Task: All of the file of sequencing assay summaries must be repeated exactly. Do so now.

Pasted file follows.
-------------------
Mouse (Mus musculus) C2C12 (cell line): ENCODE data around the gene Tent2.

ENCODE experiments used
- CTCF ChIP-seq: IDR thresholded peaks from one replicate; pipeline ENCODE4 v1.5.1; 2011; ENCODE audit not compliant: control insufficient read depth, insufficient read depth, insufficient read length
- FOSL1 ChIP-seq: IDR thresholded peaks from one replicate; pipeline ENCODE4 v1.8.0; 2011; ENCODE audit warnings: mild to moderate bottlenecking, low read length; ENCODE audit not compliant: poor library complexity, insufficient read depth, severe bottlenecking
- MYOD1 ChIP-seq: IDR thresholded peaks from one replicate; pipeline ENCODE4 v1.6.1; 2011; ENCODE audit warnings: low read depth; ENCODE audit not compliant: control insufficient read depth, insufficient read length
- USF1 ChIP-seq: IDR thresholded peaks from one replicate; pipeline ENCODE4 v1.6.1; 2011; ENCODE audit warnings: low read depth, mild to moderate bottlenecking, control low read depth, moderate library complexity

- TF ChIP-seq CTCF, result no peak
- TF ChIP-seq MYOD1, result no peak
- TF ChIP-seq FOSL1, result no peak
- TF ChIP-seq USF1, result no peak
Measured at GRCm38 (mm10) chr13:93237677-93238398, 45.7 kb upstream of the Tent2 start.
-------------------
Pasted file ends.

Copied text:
Mouse (Mus musculus) C2C12 (cell line): ENCODE data around the gene Tent2.

ENCODE experiments used
- CTCF ChIP-seq: IDR thresholded peaks from one replicate; pipeline ENCODE4 v1.5.1; 2011; ENCODE audit not compliant: control insufficient read depth, insufficient read depth, insufficient read length
- FOSL1 ChIP-seq: IDR thresholded peaks from one replicate; pipeline ENCODE4 v1.8.0; 2011; ENCODE audit warnings: mild to moderate bottlenecking, low read length; ENCODE audit not compliant: poor library complexity, insufficient read depth, severe bottlenecking
- MYOD1 ChIP-seq: IDR thresholded peaks from one replicate; pipeline ENCODE4 v1.6.1; 2011; ENCODE audit warnings: low read depth; ENCODE audit not compliant: control insufficient read depth, insufficient read length
- USF1 ChIP-seq: IDR thresholded peaks from one replicate; pipeline ENCODE4 v1.6.1; 2011; ENCODE audit warnings: low read depth, mild to moderate bottlenecking, control low read depth, moderate library complexity

- TF ChIP-seq CTCF, result no peak
- TF ChIP-seq MYOD1, result no peak
- TF ChIP-seq FOSL1, result no peak
- TF ChIP-seq USF1, result no peak
Measured at GRCm38 (mm10) chr13:93237677-93238398, 45.7 kb upstream of the Tent2 start.